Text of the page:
Video Game-Based Board Games: Using Them Right
With the recent release of Nintendo Monopoly, now seems like the perfect time to roll the dice and to show off some ideas I’ve discovered in regards to using video game board games. Companies like Milton Bradley and Parker Bros. have been producing these spin-offs since the early 80’s, and they’ve made quite novel little gameroom additions, but I’m going to show you some unique and rarely used ways to take these inexpensive products to their fullest.
The first and most straightforward idea, is using the pieces. Oh, these game-based board games come filled with figures and icons of gaming yore such as Donkey Kongs and Zaxxon spacecrafts that can be freely displayed anywhere your gameroom. The best part is that these pieces are crafted not by the video game developers, but by the board game developers themselves. Why is this so great? ‘Cause some of these pieces can be, lets say…damn ugly. Collectors know that game items unfaithful to the original games can make for great conversation pieces, and if you’re looking for said items…these board games are great places to get ’em. That’s not to say that all of them are humiliating, but for the ones that most certainly are – place them on a shelf (preferably together) and let the laughs begin.
The second method comes courtesy of a display I witnessed at the Funspot arcade. Funspot is one of the largest and most daunting arcades in the world, and within one dim and neon-lit room, a lone Pac Man box captured my attention amongst the hundreds of arcade cabinets ready for tokens. The box to the Pac Man board game was mounted on a wall, and used as the centerpiece for a Pac Man memorabilia display. I figured if in this outrageous setting I could be drawn to a piece of cardboad on a wall, than this was a very good idea. The easiest way to do this is to remove the cover of the game box, poke a pair of nails or bulletin board thumbtacks into the wall where you want it, and simply straighten the box cover out on top of them. If you want a more secure placement, you could opt to use velcro attachments or dual-sided sticky tabs, but this would require the bottom of the box as well and would in all probability damage the cardboard if ever removed.
Finally, the more elaborate yet still extremely simple idea: You know how the average gameroom in the average household might have a boring old checkers board or something on permanent set up? Well, the perfect contrast to that for the gamer’s gameroom has got to be one of these video game board games. A simple table set up and a friendly game of Super Mario Bros. could be quite enticing for your unsuspecting guests. Having your board already set means the box being free, so you could hang it on the wall above your table like a marquee to show what’s “Now Playing”. Switching games and boxes would be no more difficult than putting one away and bringing out another. You shouldn’t have to worry about disinterest from your casual gamer guests, either – almost all of these board games are based on the most popular and mainstream of titles – they’ll surely be curious how these classics have been unplugged.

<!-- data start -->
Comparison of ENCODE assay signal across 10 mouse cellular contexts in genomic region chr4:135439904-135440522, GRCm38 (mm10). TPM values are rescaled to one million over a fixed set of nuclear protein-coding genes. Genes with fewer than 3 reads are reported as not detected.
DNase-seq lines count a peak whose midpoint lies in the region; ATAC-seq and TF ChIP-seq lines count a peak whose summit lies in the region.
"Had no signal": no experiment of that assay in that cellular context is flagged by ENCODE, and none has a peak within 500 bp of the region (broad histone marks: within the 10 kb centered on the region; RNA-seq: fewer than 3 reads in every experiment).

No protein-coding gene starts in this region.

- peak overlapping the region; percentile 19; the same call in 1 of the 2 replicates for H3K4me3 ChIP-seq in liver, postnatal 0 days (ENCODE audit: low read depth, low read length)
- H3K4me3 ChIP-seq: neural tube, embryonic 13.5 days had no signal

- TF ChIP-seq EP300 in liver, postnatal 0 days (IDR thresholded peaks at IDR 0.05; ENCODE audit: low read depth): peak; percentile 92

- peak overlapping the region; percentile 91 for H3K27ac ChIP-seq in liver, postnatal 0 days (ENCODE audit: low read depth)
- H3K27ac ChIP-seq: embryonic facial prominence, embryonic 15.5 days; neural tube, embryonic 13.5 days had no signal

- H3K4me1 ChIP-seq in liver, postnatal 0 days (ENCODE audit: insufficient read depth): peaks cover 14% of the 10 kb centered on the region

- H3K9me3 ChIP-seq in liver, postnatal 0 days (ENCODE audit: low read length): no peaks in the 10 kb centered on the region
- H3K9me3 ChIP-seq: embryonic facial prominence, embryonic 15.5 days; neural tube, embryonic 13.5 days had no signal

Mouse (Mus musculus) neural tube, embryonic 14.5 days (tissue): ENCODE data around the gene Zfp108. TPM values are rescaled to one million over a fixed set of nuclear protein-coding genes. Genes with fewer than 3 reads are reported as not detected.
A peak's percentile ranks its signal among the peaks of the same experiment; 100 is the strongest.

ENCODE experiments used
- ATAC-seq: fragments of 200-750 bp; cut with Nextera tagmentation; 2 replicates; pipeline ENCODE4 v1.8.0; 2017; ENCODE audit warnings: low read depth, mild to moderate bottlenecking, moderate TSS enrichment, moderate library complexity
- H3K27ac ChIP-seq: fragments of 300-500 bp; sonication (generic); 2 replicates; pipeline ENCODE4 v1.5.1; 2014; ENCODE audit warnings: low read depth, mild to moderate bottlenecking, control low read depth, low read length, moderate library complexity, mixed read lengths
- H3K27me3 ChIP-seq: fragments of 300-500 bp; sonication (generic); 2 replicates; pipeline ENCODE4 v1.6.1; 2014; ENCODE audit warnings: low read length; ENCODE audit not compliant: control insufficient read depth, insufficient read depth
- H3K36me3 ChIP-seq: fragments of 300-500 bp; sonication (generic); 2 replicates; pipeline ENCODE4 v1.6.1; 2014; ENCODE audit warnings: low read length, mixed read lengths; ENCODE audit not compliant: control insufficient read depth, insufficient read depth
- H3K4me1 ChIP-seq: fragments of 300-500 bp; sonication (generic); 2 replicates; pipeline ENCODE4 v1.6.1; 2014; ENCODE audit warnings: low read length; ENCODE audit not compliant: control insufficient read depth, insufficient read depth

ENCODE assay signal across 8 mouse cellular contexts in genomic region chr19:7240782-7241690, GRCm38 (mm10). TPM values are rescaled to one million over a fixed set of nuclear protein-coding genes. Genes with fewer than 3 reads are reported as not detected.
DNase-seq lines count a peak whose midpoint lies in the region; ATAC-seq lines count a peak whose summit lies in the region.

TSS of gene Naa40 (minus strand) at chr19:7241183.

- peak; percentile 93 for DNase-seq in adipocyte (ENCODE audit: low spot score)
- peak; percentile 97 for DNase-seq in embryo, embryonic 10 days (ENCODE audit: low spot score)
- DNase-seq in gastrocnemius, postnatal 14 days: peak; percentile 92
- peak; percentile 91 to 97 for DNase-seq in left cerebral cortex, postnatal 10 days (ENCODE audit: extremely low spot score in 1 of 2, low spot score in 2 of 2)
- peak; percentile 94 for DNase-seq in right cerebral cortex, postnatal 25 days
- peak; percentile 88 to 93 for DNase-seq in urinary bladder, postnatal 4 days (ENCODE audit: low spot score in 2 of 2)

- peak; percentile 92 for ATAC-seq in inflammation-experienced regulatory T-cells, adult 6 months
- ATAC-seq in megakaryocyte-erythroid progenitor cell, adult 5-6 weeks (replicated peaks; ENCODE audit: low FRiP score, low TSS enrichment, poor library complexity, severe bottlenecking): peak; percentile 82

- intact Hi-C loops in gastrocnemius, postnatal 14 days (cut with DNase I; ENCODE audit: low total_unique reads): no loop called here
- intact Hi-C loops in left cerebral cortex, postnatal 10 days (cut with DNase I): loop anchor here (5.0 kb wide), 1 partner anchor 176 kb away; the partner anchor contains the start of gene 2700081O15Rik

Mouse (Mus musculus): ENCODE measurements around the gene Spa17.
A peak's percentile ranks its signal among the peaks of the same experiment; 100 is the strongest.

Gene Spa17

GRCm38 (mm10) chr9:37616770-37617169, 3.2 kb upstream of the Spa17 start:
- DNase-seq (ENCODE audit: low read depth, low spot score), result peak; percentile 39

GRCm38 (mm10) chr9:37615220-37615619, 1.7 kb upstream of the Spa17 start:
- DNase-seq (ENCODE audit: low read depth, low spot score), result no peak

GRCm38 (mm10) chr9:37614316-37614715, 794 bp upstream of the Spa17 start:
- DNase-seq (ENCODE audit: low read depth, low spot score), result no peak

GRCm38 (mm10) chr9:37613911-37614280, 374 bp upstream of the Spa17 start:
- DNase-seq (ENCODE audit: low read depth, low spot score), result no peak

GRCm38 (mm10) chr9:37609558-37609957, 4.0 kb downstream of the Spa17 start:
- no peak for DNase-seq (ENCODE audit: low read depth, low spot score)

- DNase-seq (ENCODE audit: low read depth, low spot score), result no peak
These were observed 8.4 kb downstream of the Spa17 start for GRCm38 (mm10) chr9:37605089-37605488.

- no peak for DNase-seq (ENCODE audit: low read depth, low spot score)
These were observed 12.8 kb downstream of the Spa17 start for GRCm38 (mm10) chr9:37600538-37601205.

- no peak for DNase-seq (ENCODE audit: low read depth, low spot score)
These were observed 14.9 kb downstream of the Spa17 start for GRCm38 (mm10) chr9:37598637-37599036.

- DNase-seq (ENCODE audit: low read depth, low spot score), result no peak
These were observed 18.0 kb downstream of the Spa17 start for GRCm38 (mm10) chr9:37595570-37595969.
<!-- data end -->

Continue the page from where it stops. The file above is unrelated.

For some quick reviewing, I would most recommend Pac Man, Donkey Kong and Nintendo Monopoly. Pac Man and Donkey Kong both look beautiful when set, their boxes are retro but remain among the best twenty years later, and they are both very faithful to the original ideas of their respective games. Be cautious with your purchases however, especially making sure that all of your pieces are included (that’s 92 marbles for Pac).
Nintendo Monopoly can still be acquired new, so you can be confident in it’s completeness. Although I’ve only played the video game versions of the regular Monopoly, I can say that this version has definitely been streamlined to make it easier for anyone to get into; there’s much less of a learning curve for younger players. The Nintendo-themed pieces are very well sculpted, though they may be a bit small to stand out on a shelf. Also, it is Monopoly, and is printed boldly on the box, so you might not find it the best choice for a wall display. Regardless, it’s overall a great package that is well created, and seems to have been produced in limited quanities so you’d be best advised to buy it now (though I question it’s future rarity).
The cheapest places to look for the older games are definitely flea markets, thrift stores and garage sales, where they can often be had for a dollar or less. They’ve also been known to pop up on sites like Vintage Game Store and Toybox Games, where they are surely more pricey, but often of higher quality.
If your gameroom’s got a little room, these are each great and unique ways to add some personality and fun to your set up, and certainly gain interest from any guests who happen upon your display. I’ve yet to see this anywhere outside of my first sighting at an arcade and my own experimenting, so whoever takes this easily achieved idea into their own gameroom will be among the first in my book… If you’ve got some of your own ideas on these board games, please make sure to post them in the comments section below.